BY KARIS PRESSLER
PHOTOS BY CHRISTINE PETKOV
Over the past 10 years, several key moments have led Lindsay Mason, the founder and designer of French Knot, a knitwear company based in downtown Lafayette, to where she is now.
First, the moment in 2012 when Mason told her parents that she would like to start her own company after being laid off from her job as a knitwear designer.
Mason’s parents, Carol and Ken, quickly set to work helping to incorporate French Knot and then create space in their New England barn for Mason to design and ship 12,000 hand knit hats and handwarmers made in Nepal that first season.
The second key moment was French Knot’s big move from Massachusetts to Indiana in 2017 when Mason’s husband accepted a job at Purdue University. Mason felt immediately welcomed and supported by the Lafayette community even if there was, and still is, the misconception that Mason and her Lafayette team knit all of the products they sell.
“We’re not up here knitting. We’re shipping over 80,000 pieces a season from our warehouse on North Street,” Mason says with a smile and then explains how wool sourced from South Africa and New Zealand is first hand-dyed and spun into a vivid color palate before being knit using a two-needle technique. Once Mason’s designs — that include hats, mittens, headbands, scarves, sweaters and slippers — are constructed, many items are embellished with tasteful beading and intricate embroidery that echo vintage design elements from the 1920s.
So who knits these timeless French Knot designs?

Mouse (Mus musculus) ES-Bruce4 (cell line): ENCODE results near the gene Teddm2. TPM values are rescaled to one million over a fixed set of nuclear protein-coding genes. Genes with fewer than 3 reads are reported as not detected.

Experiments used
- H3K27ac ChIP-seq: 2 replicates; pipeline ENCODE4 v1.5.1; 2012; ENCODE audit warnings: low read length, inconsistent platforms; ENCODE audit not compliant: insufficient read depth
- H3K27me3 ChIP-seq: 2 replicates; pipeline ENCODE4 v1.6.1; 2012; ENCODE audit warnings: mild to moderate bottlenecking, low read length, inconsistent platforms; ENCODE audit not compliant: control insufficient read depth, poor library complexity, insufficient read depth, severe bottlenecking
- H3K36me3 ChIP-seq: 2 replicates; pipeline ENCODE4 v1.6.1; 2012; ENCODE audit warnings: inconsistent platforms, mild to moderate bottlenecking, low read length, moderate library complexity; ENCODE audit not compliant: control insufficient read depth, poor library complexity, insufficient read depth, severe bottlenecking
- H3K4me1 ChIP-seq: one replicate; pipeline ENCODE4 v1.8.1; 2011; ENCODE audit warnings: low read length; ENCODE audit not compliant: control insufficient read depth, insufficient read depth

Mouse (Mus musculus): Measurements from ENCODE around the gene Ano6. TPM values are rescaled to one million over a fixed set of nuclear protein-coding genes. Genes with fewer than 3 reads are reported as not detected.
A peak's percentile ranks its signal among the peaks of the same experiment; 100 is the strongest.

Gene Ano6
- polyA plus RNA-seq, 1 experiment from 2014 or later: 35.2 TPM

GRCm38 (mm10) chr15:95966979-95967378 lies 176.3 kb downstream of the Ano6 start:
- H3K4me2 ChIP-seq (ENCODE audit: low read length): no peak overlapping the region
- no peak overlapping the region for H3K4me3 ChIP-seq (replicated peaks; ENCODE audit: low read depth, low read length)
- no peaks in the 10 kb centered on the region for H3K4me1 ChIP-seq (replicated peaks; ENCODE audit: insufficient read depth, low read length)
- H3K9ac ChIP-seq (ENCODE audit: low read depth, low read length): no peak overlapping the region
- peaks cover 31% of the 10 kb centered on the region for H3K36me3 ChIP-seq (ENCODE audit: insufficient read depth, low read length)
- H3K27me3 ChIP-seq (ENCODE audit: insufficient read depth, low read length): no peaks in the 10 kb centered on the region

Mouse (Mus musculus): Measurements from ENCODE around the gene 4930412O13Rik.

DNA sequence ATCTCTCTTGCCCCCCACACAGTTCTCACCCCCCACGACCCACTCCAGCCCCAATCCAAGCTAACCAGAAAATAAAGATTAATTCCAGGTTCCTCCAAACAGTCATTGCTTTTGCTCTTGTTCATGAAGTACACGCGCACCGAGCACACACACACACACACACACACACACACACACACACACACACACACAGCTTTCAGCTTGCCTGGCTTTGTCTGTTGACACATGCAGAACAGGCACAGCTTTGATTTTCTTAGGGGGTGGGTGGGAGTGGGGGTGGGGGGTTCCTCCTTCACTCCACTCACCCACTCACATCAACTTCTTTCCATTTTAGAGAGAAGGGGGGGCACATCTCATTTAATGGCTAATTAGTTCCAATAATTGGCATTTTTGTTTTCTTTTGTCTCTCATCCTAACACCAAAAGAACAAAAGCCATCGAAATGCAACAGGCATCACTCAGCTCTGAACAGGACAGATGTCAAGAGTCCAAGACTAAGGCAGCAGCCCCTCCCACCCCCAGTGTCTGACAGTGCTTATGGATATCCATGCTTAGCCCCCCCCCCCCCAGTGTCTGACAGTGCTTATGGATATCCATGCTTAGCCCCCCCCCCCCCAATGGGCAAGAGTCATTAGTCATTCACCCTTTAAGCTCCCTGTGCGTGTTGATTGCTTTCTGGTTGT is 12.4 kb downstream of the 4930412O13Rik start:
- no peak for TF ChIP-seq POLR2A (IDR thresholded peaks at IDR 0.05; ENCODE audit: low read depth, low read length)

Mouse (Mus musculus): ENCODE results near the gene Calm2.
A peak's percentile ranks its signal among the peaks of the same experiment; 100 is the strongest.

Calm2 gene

Sunlight pours into Mason’s work area on a Monday morning in her office above Third Street where jewel-toned swatches of fringed yarn festoon her work station. Next to one of the swatches, a picture of Mason and a Nepali woman hugging and smiling while surrounded by finished French Knot products reminds Mason of her “why.”
“She’s like my Nepalese grandmother,” Mason says of the woman who leads one of the knitting groups in Nepal that bring Mason’s designs to life.
Mason looks at the photo. “She’s amazing.”
“We’ve probably done over 1,000 designs. She knows every single number in her head, every color, every single purchase order number… She always asks how my parents and my husband are doing.”
“We’re very tight,” Mason remarks of her connection to the Nepali knitting groups. “My favorite thing is going to visit them for the two weeks that I go over there every year. Every time we go there, we see their businesses growing.”
Mason, a graduate of Syracuse University’s Fashion and Textiles Design program, relies on her years of industry experience along with her artistic eye to create each original French Knot design that she often draws by hand before transferring to a CAD (computer-aided design) program. Mason began building rapport with Nepali artisans shortly after college, and she has maintained connection ever since.